North American Wandering
I’m sitting in the airport of Santo Domingo about to board my third flight to the US. (Aside: It’s surprising how robotic and unrushed I’ve become in airports. Weigh luggage. Show passport. Remove shoes and belt. Flash green card and smile.) This trip is a perk of extending service for a year. Peace Corps paid for a plane ticket, gave me a per diem, assigned me 30 free vacation days, and wished me well. I imagine, reading between the lines of the “special leave” policy, the message: “Get out, please, just for a bit. Look after yourself. See your friends. We don’t want you if you’re going to go crazy here.” Or maybe that’s just me.
One month in the US. (I’ve been making a conscious effort to refer to my país natal that way in response to a Venezuelan friend’s constant reminder that “We are BOTH Americans. It’s a big continent.”) I’m excited for a number of things — most of them edible, let’s be real — and nervous for others. I’m looking forward to spending time with friends and family. I’m going to see a new part of the country when I head to Portland in two weeks. I’m going to visit grad schools and be vago in New York City. I’ll probably speak in horrible Spanglish for a bit and throw my toilet paper in the trash can at least twice. I’m unreasonably worried about complimenting babies by calling them fat, which I imagine most Americans parents wouldn’t like. Cultural readjustment, they call it. Should be a fun ride.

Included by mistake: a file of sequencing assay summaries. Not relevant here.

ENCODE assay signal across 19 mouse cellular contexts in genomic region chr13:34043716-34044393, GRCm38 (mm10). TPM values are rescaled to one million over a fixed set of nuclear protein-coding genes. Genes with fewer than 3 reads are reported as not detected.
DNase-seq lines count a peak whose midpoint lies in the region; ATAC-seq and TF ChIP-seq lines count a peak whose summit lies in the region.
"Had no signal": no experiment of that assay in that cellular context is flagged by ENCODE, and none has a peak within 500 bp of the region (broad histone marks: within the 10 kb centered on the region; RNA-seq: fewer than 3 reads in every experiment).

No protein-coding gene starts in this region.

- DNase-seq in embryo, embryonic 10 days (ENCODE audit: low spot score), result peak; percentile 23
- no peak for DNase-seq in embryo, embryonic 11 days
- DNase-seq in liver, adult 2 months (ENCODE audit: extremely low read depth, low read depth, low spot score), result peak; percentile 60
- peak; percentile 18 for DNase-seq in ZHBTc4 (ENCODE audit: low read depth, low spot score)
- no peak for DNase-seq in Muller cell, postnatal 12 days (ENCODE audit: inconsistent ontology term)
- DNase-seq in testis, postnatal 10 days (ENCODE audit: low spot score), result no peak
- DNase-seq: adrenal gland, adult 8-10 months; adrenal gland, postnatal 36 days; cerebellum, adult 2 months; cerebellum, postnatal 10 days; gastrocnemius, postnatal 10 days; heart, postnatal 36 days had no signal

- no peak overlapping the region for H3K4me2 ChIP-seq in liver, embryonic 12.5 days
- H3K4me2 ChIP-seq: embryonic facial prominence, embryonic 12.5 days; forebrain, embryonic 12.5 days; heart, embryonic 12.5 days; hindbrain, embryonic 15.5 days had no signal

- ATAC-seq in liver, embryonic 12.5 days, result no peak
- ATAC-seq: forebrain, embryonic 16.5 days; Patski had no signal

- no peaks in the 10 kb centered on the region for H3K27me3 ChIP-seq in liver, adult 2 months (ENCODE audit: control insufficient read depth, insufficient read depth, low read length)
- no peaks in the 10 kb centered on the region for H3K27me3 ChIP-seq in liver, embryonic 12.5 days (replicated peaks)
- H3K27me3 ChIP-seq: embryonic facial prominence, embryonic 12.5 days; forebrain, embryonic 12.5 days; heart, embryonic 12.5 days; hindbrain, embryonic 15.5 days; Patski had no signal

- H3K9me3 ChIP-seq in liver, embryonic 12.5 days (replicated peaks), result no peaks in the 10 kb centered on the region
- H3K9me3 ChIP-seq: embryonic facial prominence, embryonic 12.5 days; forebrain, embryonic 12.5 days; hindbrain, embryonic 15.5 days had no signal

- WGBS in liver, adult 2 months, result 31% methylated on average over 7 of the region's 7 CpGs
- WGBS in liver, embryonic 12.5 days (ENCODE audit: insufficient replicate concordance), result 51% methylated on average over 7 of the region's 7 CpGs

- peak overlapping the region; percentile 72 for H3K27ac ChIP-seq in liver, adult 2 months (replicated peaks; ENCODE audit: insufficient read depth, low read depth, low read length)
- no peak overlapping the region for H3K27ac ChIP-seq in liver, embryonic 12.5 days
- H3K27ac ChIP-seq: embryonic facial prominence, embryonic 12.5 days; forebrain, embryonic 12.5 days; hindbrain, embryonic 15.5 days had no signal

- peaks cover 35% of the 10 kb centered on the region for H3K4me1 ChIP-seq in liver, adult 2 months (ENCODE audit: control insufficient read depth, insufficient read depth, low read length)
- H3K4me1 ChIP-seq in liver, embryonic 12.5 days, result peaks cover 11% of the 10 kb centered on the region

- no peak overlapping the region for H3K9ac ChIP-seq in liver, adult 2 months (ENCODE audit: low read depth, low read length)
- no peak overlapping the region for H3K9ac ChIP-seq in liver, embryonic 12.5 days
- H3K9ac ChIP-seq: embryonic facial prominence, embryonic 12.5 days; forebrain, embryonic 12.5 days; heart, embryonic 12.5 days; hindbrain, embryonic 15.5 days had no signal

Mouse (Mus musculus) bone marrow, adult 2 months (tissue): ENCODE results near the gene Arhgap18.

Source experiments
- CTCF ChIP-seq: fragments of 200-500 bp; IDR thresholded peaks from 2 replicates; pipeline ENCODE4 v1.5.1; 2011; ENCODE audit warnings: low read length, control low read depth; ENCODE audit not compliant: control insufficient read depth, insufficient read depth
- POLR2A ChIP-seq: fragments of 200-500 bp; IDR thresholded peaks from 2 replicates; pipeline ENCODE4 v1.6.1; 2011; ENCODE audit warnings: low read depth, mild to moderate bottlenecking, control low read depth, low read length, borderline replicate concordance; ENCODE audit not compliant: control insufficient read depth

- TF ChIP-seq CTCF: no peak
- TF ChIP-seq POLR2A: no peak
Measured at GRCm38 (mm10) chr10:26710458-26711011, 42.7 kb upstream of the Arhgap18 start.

(I’ll try to keep up this blog with short updates during my travels. Recently I haven’t been feeling the behemoth posts that attempt to summarize everything I’ve been doing in the past however many weeks. Bear with me as I try something new.)
Santo Domingo, nos chequeamos.